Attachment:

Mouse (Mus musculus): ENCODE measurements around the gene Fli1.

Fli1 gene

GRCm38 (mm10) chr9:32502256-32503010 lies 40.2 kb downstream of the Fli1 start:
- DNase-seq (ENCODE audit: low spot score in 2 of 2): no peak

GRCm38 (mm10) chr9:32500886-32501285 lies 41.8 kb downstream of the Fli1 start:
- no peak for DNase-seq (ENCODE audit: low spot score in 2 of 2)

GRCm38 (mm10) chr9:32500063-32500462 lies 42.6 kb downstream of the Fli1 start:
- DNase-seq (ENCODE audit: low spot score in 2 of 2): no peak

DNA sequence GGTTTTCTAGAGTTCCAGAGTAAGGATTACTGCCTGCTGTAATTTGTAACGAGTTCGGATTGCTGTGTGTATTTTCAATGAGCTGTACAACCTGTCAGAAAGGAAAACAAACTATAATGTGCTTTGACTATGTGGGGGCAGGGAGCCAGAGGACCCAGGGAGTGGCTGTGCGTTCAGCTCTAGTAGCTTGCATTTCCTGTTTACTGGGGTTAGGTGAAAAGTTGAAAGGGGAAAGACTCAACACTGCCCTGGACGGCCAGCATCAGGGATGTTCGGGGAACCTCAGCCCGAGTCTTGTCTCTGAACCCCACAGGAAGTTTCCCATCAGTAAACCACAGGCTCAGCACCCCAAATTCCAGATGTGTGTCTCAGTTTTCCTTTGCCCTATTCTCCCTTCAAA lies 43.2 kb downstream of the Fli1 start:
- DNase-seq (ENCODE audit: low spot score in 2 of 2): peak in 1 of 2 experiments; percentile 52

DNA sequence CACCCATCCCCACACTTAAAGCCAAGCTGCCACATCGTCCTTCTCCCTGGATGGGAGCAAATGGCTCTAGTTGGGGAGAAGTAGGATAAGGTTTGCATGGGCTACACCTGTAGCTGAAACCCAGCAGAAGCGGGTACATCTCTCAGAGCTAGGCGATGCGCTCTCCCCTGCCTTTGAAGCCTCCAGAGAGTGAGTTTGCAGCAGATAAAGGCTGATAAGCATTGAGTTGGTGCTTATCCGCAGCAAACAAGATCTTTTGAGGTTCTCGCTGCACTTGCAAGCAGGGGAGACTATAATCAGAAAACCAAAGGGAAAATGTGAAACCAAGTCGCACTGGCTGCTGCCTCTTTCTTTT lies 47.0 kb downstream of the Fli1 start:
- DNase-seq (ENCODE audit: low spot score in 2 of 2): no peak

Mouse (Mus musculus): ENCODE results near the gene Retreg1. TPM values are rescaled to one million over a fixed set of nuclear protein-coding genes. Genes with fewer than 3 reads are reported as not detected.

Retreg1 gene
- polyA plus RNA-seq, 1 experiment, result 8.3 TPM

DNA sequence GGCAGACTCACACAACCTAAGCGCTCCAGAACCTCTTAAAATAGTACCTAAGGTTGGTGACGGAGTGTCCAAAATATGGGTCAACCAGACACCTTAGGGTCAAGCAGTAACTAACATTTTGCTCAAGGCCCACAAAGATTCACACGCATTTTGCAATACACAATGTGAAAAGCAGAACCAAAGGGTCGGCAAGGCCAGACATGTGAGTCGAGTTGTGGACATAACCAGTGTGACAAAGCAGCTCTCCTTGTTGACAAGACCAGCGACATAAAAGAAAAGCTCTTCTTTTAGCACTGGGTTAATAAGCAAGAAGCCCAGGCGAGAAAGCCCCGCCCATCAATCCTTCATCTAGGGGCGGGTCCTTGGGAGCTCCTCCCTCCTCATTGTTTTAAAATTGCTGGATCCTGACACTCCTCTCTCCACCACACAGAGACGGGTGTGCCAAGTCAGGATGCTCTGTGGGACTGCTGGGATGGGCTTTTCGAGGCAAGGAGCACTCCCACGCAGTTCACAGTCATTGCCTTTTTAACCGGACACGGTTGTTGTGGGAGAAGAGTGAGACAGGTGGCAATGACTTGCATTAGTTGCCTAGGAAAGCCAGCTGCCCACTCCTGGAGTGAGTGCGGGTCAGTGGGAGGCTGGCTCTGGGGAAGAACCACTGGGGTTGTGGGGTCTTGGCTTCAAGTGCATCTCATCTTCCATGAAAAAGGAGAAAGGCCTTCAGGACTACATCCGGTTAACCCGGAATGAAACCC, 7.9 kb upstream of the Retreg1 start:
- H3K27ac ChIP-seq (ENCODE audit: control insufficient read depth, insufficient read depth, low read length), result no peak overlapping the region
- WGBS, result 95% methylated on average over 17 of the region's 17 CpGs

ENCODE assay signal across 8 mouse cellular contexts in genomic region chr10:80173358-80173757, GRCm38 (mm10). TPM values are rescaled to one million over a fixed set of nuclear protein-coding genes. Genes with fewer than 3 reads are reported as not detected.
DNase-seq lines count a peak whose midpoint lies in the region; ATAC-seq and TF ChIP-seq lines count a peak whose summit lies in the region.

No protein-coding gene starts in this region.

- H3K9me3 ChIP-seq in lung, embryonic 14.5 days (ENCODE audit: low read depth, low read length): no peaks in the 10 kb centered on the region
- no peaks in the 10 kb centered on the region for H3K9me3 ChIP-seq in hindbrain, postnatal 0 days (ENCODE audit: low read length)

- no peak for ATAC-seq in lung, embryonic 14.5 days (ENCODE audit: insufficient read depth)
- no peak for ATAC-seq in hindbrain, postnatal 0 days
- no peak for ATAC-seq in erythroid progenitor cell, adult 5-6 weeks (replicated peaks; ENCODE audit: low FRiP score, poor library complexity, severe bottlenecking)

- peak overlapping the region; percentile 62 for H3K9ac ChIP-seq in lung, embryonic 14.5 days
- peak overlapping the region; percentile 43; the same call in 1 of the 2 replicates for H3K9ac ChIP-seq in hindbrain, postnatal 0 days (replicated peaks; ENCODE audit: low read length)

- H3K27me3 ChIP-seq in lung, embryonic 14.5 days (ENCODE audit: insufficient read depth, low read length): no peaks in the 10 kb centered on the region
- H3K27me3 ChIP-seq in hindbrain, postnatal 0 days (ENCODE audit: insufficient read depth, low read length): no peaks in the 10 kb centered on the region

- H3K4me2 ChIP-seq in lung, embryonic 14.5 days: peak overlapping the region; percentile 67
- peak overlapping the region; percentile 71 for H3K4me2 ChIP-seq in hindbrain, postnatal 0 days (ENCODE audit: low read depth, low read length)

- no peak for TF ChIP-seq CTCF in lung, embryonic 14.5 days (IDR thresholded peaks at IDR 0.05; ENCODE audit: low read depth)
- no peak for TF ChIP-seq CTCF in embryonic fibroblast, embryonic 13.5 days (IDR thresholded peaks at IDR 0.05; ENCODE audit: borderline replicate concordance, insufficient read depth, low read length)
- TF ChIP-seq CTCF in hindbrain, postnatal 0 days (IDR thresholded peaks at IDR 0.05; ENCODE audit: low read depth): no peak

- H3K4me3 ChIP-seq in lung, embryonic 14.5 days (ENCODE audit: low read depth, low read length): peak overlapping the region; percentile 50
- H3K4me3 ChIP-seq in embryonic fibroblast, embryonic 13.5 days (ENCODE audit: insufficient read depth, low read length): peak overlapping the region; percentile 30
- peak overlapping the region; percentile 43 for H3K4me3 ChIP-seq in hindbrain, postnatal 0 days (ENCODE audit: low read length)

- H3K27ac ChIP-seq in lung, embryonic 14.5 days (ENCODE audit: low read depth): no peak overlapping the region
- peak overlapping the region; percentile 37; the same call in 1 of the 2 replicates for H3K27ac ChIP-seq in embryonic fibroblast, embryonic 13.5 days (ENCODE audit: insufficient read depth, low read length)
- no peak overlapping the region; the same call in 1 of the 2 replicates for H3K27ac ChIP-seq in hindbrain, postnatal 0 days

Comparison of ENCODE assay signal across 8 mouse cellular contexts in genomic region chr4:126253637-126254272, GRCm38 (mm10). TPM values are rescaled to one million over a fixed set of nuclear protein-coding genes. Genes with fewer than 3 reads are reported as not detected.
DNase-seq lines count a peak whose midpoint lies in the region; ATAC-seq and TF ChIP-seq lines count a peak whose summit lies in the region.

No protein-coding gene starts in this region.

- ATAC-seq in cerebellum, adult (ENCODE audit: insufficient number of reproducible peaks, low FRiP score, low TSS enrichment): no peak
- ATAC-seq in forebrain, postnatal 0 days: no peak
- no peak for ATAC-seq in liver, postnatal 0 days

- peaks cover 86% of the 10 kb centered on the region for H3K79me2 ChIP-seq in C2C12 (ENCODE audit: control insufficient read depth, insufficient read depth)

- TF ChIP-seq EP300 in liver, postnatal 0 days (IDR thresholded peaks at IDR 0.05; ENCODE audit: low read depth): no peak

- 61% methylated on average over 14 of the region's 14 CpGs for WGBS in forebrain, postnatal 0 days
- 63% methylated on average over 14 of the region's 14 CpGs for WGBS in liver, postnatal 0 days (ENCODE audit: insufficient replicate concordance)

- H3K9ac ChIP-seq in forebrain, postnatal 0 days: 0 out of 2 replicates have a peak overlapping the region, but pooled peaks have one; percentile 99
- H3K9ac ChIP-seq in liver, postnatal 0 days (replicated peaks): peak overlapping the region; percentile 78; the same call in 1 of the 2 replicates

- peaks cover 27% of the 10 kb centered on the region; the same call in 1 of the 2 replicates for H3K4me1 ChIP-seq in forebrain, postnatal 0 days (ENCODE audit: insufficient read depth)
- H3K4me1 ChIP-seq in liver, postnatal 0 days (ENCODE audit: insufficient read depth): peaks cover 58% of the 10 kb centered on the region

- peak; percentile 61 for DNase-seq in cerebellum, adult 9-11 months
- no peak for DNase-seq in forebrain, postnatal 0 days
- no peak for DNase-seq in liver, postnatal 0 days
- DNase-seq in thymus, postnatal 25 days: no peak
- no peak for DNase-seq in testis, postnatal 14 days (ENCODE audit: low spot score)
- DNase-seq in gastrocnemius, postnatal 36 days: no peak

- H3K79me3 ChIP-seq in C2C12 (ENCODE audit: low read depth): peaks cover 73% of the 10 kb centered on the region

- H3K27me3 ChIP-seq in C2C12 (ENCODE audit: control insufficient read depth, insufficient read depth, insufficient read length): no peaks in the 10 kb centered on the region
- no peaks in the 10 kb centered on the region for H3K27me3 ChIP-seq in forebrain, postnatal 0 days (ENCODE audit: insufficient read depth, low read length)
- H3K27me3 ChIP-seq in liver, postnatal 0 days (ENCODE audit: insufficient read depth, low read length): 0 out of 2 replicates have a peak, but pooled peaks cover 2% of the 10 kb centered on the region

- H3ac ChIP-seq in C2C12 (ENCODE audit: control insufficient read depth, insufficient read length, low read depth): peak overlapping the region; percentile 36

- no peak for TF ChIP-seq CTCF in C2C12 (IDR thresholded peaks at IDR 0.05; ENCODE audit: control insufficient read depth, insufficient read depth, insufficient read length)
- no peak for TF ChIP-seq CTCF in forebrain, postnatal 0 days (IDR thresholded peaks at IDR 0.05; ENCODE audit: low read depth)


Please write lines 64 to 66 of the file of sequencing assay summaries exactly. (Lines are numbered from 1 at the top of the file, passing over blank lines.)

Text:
- no peaks in the 10 kb centered on the region for H3K27me3 ChIP-seq in forebrain, postnatal 0 days (ENCODE audit: insufficient read depth, low read length)
- H3K27me3 ChIP-seq in liver, postnatal 0 days (ENCODE audit: insufficient read depth, low read length): 0 out of 2 replicates have a peak, but pooled peaks cover 2% of the 10 kb centered on the region

- H3ac ChIP-seq in C2C12 (ENCODE audit: control insufficient read depth, insufficient read length, low read depth): peak overlapping the region; percentile 36